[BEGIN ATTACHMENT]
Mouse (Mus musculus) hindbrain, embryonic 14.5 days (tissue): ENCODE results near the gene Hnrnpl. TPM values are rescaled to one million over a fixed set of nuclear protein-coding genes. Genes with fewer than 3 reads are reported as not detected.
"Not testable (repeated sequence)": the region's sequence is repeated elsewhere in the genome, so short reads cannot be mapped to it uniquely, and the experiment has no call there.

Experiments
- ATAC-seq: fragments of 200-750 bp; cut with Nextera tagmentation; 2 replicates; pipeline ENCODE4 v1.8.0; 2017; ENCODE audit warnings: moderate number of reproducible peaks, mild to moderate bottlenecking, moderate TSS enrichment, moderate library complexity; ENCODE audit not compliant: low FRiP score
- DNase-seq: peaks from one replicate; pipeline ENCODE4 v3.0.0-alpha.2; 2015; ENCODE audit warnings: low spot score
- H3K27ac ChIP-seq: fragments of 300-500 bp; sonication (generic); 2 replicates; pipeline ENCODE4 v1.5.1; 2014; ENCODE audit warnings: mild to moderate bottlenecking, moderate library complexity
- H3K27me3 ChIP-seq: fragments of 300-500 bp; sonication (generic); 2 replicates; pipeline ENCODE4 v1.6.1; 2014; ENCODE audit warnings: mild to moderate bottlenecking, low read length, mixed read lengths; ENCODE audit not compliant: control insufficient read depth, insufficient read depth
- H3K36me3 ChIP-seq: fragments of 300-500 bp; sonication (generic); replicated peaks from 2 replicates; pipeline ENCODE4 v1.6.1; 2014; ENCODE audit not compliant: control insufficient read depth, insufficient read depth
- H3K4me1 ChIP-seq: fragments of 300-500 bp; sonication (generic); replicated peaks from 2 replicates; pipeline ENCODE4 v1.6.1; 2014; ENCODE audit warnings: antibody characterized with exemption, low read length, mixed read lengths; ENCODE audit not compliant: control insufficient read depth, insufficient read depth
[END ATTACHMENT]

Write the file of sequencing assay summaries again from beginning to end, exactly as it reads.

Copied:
Mouse (Mus musculus) hindbrain, embryonic 14.5 days (tissue): ENCODE results near the gene Hnrnpl. TPM values are rescaled to one million over a fixed set of nuclear protein-coding genes. Genes with fewer than 3 reads are reported as not detected.
"Not testable (repeated sequence)": the region's sequence is repeated elsewhere in the genome, so short reads cannot be mapped to it uniquely, and the experiment has no call there.

Experiments
- ATAC-seq: fragments of 200-750 bp; cut with Nextera tagmentation; 2 replicates; pipeline ENCODE4 v1.8.0; 2017; ENCODE audit warnings: moderate number of reproducible peaks, mild to moderate bottlenecking, moderate TSS enrichment, moderate library complexity; ENCODE audit not compliant: low FRiP score
- DNase-seq: peaks from one replicate; pipeline ENCODE4 v3.0.0-alpha.2; 2015; ENCODE audit warnings: low spot score
- H3K27ac ChIP-seq: fragments of 300-500 bp; sonication (generic); 2 replicates; pipeline ENCODE4 v1.5.1; 2014; ENCODE audit warnings: mild to moderate bottlenecking, moderate library complexity
- H3K27me3 ChIP-seq: fragments of 300-500 bp; sonication (generic); 2 replicates; pipeline ENCODE4 v1.6.1; 2014; ENCODE audit warnings: mild to moderate bottlenecking, low read length, mixed read lengths; ENCODE audit not compliant: control insufficient read depth, insufficient read depth
- H3K36me3 ChIP-seq: fragments of 300-500 bp; sonication (generic); replicated peaks from 2 replicates; pipeline ENCODE4 v1.6.1; 2014; ENCODE audit not compliant: control insufficient read depth, insufficient read depth
- H3K4me1 ChIP-seq: fragments of 300-500 bp; sonication (generic); replicated peaks from 2 replicates; pipeline ENCODE4 v1.6.1; 2014; ENCODE audit warnings: antibody characterized with exemption, low read length, mixed read lengths; ENCODE audit not compliant: control insufficient read depth, insufficient read depth